April 29, 2009, 10:51 AM — You would think there was nothing at all interesting about a KVM switch. But if you run multiple computers and need quick access to them, a KVM can prove very handy by letting you use just one monitor, one keyboard and one mouse to control two or more systems. And when you add access to peripherals like USB printers or external hard drives, you're reducing your printer and drive count as well.
If the money you'll save doesn't impress you, just think about how much smaller your carbon footprint would be with three fewer sets of peripherals running 24/7, not to mention the reduced physical footprint for smallish apartments or otherwise tight spots.
If you need any more convincing, meet Iogear's MiniView GCS1784 4-Port Dual Link DVI KVMP switch. It adds a "P" to the three initials; the "P" is for "peripheral" -- the device has a USB port through which you can connect and share printers or external hard drives. It also supports DVI-D video and 7.1-channel surround sound.
(By the way, don't let the astronomical MSRP of US$799.95 on the product page scare you -- the price dives down to $479.95 when you hit the "Shop now" button, and drops down to about $350 if you do a bit of online shopping.)
That's a far cry from the basic VGA available from my old KVM switches. It means big-screen monitor compatibility so you can play games in hi-rez, create and manipulate graphics, write while seeing several pages on-screen at the same time, and even watch HD video -- on a single display.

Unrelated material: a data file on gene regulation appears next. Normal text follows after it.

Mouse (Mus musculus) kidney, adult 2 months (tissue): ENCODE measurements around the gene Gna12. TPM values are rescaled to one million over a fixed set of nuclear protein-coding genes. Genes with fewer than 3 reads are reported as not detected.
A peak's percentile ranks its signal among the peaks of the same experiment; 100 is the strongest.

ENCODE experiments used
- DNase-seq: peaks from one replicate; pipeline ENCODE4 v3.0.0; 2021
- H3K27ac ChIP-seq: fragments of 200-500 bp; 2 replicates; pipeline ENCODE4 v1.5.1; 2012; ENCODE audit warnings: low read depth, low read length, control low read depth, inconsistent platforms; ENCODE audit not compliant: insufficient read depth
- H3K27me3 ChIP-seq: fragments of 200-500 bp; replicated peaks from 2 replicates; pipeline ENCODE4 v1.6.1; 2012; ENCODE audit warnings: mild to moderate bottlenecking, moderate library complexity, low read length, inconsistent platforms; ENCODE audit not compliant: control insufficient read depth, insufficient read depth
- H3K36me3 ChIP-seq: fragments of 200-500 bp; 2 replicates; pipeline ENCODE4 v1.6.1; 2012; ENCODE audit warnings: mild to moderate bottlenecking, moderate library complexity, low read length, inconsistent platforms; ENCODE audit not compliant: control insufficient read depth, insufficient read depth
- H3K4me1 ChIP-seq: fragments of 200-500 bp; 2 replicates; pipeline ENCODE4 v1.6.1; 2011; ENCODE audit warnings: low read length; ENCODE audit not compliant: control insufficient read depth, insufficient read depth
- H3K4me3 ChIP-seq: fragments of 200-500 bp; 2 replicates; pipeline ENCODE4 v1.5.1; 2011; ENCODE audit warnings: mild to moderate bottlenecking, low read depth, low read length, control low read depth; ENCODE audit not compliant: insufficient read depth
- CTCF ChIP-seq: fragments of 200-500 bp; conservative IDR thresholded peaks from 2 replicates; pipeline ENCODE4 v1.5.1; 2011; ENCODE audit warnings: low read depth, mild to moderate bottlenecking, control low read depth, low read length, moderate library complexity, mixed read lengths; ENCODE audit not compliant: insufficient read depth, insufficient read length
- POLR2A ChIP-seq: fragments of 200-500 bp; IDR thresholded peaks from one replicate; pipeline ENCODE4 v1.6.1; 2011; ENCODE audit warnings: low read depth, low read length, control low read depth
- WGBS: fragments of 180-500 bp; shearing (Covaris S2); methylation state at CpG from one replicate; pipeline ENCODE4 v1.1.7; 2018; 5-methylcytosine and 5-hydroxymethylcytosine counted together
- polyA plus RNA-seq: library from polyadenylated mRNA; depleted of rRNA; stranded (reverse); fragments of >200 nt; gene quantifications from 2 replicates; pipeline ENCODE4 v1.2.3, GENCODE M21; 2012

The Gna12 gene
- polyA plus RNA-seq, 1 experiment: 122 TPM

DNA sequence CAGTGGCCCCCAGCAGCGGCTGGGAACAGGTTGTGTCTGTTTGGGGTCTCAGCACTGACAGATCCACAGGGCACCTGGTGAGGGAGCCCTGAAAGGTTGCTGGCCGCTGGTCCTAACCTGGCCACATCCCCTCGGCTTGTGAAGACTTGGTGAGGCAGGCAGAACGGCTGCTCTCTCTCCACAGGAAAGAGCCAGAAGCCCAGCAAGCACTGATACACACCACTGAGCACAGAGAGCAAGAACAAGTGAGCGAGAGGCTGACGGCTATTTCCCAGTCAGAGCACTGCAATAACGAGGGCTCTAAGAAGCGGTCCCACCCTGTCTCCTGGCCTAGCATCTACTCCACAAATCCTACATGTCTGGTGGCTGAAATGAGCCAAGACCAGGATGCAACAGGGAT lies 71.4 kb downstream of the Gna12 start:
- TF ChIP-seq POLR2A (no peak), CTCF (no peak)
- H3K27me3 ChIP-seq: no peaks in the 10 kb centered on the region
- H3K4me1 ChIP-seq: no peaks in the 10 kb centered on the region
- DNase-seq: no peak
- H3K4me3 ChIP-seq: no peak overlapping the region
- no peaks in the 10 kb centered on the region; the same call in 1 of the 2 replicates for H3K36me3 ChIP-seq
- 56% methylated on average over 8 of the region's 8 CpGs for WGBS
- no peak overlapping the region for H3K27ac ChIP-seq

The buck stops here
I currently use four computers in my lab. One is exclusively for video (not TV) capture while the other three are multipurpose systems. One system uses a 30-in. Dell DVI-D LCD monitor, while the others have a mix of 24- and 22-in. displays.
Suppose I had instead hooked up the KVMP to the Dell monitor and retained only one 22-in. LCD for video capture. (Put your hands down, it's a theoretical.) I wouldn't have needed the two 24-in. displays, and the $350 Iogear KVM would have saved me about $500 in monitors. It might have also saved me about $70 in keyboards and mice, as well as around $180 in speakers.
Unlike most KVMs (except for some of the low-end two-port models), Iogear really does provide you with all of the required cables so you don't have to hunt down an electronics store in the middle of the night when you realize you're a few short.
The actual installation is just a matter of plugging things in. The hybrid cables have Mic and Speaker miniplugs along with DVI-D connectors. They also incorporate a USB cable that carries the keyboard signal (and communications from any peripheral attached to the MiniView's USB port) from the KVMP to your PC. If you have a full 7.1 audio system standing by, use the extra audio cables that Iogear supplies to make all the connections you need.
Because the cables are relatively thick, if you want to sit the KVMP in front of your monitor, you should give yourself about eight inches of space. Assuming you don't sit literally on top of your monitor, that shouldn't be a problem.